It came to my attention through an email from Pamela Wong, president of Friends of the Library, Kona (F.O.L.K.) that our Kailua-Kona Public Library is overloaded with books.
She reported that during the last year books that are out of circulation have piled up in the library’s storage facilities. Kona Bay Books also donated lots of books to reduce its inventory in preparation for their move to a smaller space. All of these books are currently in storage units as well as in the garage at the library. Storage facilities are now full to overflowing.
The last book sale at the library was more than a year ago and no sale is planned for the near future. Though the library is beginning to allow limited access to volunteers to sort through the piles of books, the problem of too many books is real. Many of the books in storage are old and in bad shape. Some are expired manuals and textbooks. Not all are sale or reader worthy. The volunteers who are culling through the books end up sending many to the dump.
This is disturbing to book lovers like me. Time to get creative. Piles of books do not deteriorate in the dump but they do break down when placed singly and open on top of the soil. Gardeners to the rescue.
We can all use these dump-bound books as mulch in our gardens.
Clear Englebert has been doing this for a while to great success. He picks up books from the library and takes them to his farm where he removes the covers, opens the books and lays them like shingles around his fruit trees. They not only suppress weed growth but they also attract worms and other soil critters adding life to his soil. With the rain we are currently getting in Kona, they break down quickly. As long as the dump-bound book supply at the library continues, you can always get more.
I spoke to Englebert about his book-planting operation. He gets both hard bound and paperback books from the library. He selects books that are printed in black ink and removes the thicker covers before planting. He then spreads the books open and places them on the soil-like shingles on a roof.
Some of the books in his loads are printed in colored ink. These he chooses not to plant but often finds them worthy of placing in the free library boxes in neighborhoods.
He reports, “I see the books circulate quickly from the neighborhood library boxes like the one at Patel’s in South Kona. Children’s books are often gone in a few days.”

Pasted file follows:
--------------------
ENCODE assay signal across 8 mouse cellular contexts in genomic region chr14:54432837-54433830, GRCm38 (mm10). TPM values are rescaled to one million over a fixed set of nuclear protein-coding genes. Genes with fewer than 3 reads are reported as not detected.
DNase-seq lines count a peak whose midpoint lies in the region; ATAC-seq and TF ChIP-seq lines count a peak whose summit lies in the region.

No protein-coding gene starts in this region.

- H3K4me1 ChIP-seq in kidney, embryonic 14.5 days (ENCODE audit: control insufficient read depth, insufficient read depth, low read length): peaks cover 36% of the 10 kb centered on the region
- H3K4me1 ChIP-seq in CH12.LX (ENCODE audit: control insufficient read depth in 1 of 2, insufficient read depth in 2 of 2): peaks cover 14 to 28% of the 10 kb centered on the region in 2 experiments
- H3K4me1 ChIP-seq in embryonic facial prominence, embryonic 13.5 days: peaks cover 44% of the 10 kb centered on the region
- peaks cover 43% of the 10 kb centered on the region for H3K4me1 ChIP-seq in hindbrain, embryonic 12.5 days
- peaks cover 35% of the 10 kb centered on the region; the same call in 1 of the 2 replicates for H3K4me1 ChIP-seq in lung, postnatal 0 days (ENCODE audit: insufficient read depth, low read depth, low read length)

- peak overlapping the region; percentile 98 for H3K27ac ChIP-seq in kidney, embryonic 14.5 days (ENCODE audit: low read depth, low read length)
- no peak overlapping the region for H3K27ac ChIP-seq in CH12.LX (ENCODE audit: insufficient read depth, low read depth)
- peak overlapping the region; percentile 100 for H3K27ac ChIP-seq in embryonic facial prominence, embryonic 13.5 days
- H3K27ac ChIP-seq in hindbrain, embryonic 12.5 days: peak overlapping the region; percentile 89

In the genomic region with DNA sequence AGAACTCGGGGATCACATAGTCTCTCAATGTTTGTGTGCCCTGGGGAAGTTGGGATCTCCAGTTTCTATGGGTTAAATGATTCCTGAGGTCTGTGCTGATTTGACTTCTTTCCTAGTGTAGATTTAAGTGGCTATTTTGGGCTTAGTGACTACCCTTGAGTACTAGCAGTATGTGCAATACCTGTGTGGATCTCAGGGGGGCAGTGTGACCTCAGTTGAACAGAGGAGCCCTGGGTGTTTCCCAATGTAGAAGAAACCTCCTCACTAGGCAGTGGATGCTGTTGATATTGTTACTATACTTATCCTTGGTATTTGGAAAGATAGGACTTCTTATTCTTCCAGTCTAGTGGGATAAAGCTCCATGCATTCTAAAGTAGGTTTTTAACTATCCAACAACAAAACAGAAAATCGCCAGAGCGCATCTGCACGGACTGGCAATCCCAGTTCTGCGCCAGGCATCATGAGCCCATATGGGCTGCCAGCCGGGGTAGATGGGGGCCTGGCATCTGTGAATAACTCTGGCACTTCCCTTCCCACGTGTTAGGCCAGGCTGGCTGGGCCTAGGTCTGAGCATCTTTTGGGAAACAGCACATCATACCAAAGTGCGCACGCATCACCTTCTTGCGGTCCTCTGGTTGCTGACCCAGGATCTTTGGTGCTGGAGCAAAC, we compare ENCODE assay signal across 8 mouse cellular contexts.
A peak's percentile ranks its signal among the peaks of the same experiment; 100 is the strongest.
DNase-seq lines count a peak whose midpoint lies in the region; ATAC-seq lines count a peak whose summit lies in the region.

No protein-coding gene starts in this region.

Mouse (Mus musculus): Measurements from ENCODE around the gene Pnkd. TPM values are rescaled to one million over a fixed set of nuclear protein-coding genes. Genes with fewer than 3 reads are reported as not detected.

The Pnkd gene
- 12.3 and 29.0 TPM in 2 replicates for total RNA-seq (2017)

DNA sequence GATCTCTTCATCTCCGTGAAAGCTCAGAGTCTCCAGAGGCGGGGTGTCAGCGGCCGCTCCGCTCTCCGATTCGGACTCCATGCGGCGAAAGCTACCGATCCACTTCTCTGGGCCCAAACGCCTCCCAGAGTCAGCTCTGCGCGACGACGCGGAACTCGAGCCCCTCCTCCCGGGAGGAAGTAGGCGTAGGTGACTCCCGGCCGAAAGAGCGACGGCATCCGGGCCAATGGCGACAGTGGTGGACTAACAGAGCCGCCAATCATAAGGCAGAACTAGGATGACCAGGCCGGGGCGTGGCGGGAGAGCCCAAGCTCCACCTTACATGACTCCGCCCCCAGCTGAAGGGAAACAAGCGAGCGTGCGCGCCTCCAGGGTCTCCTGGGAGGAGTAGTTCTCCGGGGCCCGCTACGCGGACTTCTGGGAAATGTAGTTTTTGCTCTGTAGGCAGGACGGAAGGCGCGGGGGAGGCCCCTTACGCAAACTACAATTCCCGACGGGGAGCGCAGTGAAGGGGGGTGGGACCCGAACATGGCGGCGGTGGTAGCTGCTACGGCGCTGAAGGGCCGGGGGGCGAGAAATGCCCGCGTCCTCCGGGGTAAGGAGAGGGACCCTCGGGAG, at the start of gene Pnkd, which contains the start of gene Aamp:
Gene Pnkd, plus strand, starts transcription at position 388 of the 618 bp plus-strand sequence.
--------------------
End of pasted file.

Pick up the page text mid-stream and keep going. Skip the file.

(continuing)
He further commented that he stopped worrying about the minuscule amount of glue in the bindings but decided not to use the book mulch in his vegetable garden. He also did some research on books printed on slick paper and found that the slick coating was clay. He is not opposed to adding a little clay to his rocky Kona soil.
Overall, he finds the books are excellent mulch for his fruit trees. He usually chooses to use book mulch on plants that are a bit out of sight since open books lack the aesthetic appeal that other mulches might offer. The good news is the books are free and using them is an excellent service to the library as well as to our gardens.
An additional idea for old book use is to stack them into a low retaining wall or borders for a raised bed. When stacked, they will breakdown very slowly and provide an interesting feature to your garden.
Though F.O.L.K. is giving away books to organizations, school libraries and concerned citizens anxious to urge reading as a viable pastime, they need to continue to move books out of storage and into willing hands.
Gardeners can become willing hands. To get some books to plant on your farm, in your orchard or in your garden contact Ken Guerra at (808) 322-0077 or email your request to Friends of the Libraries Kona at folk@folkhawaii,com You can also email Ken directly at firstname.lastname@example.org.
Diana Duff is a plant adviser, educator and consultant living part-time in Kailua-Kona.
Every Saturday: “Work Day at Amy Greenwell Garden” from 9 a.m. to 12:30 p.m. Meet at the Garden Visitor Center across from the Manago Hotel in Captain Cook. Come with a mask and be prepared to practice social distancing. Volunteers can help with garden maintenance and are invited to bring a brown bag lunch. Water and snacks provided. Call Peter at (808) 323-3318 for more information.
Tuesday: Worker Protection Standard Train-the-Trainer workshops at 10 a.m. in English and 1 p.m. in Spanish at the Kona Cooperative Extension Service in Kainaliu. To train those wanting to train people who are spraying any organic or conventional pesticide. More information at the HDOA Pesticides Branch at (808) 974-4143 or (808) 333-2844. Register online at https://www.eventbrite.com/e/train-the-trainer-worker-protection-standard-wps-workshop-tickets-156592699981.
Online: go to training videos at http://pesticideresources.org for Worker Protection Standard safety information videos.
Save the date: June 24 and 25 Hawaii Coffee Association Annual Meeting and Conference. Held virtually. For more information go to hawaiicoffeeassoc.org/events Go to https://my.demio.com/ref/wqXU6XBC8Oboy30Z for schedule and to register.
Farmer Direct Markets (check websites for the latest hours and online markets)
Wednesday: “Ho‘oulu Farmers Market” at Sheraton Kona Resort &Spa at Keauhou Bay
Saturday: “Keauhou Farmers Market” 8 a.m. to noon at Keauhou Shopping Center
Information on their online market at keauhoufarmersmarket.com/onlinemarket
“Kamuela Farmer’s Market” 7:30 a.m. to noon at Pukalani Stables
“Waimea Town Market” 7:30 a.m. to noon at the Parker School in central Waimea
“Waimea Homestead Farmers Market” from 7:30 a.m. to noon at the Waimea middle and elementary school playground
Sunday: “Pure Kona Green Market” 9 a.m. to 2 p.m. at Amy Greenwell Garden in Captain Cook
“Hamakua Harvest” 9 a.m. to 2 p.m. at Highway 19 and Mamane Street in Honoka‘a
Plant Advice Lines
Anytime: email@example.com; Tuesdays and Thursdays from 9 a.m. to noon at UH-CES in Kainaliu at (808) 322-4893.